Space technology is in its infancy, often a theoretical idea postulated long before the technology to make it a reality exists; it feels a lot like science fiction. Many of these ideas have indeed been used in science fiction. In the 1920’s, Russian engineer Konstantin Tsiolkovsky conceived of solar-powered stations in space to deal with the Earth’s energy crises.
Today, the European Space Agency is grabbing hold of his concept with both hands and funding projects with this goal in mind. Solar power continues to gain traction across the globe along with other renewable energy sources like wind; however, both come with limitations: solar only works on mostly clear days and wind is a fickle element. They also face a problem of storage, and battery technology needs to keep innovating to keep up with advancements in renewable energy.
A solar station in orbit wouldn’t face some of these limitations. With a fixed position, always facing the Sun, it would never stop collecting solar rays nor would it contend with an atmosphere filtering out much needed energy. This all sounds like an incredible solution to one of our biggest problems, but it’s not an easy concept to usher into reality. To collect the amount of energy that’s required, the solar station would need to be around 10 square kilometers, which means it would be prohibitively heavy to get into space.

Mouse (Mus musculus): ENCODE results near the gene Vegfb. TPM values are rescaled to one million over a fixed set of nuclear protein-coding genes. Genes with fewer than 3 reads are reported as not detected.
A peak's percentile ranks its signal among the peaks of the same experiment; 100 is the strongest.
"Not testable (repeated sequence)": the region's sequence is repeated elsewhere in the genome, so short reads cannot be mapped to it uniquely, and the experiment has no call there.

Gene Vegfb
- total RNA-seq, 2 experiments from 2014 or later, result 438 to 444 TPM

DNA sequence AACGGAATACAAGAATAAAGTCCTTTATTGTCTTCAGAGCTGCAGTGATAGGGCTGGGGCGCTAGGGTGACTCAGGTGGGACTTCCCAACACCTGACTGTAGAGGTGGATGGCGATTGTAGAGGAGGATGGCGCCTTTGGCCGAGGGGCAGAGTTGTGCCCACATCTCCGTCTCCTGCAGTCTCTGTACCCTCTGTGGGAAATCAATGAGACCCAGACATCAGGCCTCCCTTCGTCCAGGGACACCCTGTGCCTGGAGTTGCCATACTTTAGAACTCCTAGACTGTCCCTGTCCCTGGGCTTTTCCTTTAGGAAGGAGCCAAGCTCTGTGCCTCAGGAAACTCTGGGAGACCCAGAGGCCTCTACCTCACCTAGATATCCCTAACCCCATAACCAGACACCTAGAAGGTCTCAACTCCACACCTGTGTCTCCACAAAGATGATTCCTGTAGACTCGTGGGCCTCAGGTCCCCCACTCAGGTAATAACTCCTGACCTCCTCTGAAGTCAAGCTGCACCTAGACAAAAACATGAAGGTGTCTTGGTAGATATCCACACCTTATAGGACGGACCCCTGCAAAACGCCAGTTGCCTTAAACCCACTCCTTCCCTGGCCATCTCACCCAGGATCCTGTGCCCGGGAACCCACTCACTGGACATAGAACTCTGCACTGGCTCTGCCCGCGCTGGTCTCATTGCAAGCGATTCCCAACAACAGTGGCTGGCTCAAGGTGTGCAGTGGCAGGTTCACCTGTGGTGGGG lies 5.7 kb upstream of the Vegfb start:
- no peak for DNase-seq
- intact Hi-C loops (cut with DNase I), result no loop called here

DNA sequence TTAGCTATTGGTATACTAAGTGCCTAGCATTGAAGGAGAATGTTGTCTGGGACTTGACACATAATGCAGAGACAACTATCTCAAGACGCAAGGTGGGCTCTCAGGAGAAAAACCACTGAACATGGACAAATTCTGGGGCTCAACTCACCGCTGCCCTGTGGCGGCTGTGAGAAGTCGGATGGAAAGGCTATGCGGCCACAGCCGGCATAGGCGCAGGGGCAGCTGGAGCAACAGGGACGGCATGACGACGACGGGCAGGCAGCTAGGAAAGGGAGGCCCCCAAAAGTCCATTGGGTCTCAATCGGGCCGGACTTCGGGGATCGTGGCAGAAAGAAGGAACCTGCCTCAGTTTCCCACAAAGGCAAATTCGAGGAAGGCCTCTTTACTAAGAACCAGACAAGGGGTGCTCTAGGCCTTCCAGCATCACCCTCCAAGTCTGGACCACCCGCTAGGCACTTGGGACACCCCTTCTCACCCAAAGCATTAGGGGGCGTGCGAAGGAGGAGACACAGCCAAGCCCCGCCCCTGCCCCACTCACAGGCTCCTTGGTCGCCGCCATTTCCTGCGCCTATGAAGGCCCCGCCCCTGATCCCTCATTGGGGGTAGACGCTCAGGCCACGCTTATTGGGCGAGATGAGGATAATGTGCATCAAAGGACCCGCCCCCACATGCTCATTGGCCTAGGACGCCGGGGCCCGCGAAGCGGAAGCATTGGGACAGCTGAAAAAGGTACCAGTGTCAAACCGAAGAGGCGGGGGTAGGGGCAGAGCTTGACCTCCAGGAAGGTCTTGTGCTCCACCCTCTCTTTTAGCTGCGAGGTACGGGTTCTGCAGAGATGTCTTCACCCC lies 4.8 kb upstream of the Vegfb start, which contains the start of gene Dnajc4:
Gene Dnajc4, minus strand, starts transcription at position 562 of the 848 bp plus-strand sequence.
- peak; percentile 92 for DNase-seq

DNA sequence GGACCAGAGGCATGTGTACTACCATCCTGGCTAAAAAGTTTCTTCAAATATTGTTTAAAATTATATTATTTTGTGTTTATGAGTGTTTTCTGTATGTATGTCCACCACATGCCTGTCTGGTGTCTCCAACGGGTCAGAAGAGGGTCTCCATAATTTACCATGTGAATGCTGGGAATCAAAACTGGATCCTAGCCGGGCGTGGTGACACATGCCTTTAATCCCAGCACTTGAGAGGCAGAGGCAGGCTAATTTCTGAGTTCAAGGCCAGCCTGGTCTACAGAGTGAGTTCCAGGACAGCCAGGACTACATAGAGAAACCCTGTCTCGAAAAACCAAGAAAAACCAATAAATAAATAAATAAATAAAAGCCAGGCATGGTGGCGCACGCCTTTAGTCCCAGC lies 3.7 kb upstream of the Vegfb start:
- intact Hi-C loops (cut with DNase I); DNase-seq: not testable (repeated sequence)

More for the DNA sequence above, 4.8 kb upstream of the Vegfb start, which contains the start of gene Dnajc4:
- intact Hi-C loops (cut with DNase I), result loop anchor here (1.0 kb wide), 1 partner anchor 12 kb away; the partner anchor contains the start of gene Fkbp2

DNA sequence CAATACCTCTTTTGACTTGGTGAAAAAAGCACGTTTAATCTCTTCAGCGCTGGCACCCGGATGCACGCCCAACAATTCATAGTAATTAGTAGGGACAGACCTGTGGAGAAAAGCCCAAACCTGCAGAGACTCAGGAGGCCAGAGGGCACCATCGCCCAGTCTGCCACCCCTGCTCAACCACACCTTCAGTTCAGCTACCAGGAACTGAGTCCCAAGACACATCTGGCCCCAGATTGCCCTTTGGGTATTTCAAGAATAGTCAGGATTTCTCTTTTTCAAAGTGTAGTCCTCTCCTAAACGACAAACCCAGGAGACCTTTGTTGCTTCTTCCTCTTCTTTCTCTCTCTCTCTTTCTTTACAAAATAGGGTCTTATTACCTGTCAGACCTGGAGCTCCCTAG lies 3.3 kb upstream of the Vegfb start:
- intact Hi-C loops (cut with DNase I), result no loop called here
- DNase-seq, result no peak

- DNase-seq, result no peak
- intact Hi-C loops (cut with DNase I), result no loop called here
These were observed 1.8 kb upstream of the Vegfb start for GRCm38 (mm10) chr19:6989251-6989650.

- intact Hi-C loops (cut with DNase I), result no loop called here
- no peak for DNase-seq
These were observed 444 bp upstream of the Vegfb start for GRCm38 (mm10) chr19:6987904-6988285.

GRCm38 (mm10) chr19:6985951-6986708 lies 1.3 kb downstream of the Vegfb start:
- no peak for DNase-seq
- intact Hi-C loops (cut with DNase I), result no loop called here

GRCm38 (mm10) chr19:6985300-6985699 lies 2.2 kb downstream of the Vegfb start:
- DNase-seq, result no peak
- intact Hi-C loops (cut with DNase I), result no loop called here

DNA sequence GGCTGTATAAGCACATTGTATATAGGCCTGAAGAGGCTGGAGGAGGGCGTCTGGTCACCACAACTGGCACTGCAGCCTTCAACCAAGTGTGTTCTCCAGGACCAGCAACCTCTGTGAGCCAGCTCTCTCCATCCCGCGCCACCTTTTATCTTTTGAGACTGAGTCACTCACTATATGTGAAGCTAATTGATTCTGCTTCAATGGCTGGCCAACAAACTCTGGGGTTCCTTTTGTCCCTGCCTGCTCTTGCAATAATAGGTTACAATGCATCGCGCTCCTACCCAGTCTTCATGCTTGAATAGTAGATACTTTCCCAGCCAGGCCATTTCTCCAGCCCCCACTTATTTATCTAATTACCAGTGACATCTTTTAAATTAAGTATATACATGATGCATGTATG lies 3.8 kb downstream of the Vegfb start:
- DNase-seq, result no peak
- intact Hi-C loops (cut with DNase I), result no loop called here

Concepts on how to make this work range considerably, but all of them are modular. One idea is to launch many small satellites that would attach to create the full station. Another group is working with 3D printed solar cells which would attach to solar sails. The beauty of this design lies in the ability to do most of the manufacturing in space, saving on resources and cost by avoiding launching many satellites. This is an issue people prefer to ignore and as such not enough research has gone into evaluating the environmental impacts of liquid rocket propellant ahead of the commercialization of space. Sticking our head in the sand because our eyes are full of stars is short-sided and does us no credit.
Solar sails are light weight and use solar radiation as propulsion. This system could be manufactured and deployed from the International Space Station (ISS) or the future Lunar Gateway station. Getting the energy back to Earth is another theoretical challenge that the Japan Aerospace Exploration Agency has wrestled with. Their design converts sunlight into electricity and then into microwaves for beaming down to Earth where it’s transformed back into energy.
This system would create a whole new avenue for renewable energy on Earth, and for that matter on the Moon and Mars. Fingers crossed more agencies look to the future, and the past, for solutions to the energy crisis and its considerable impact on climate change.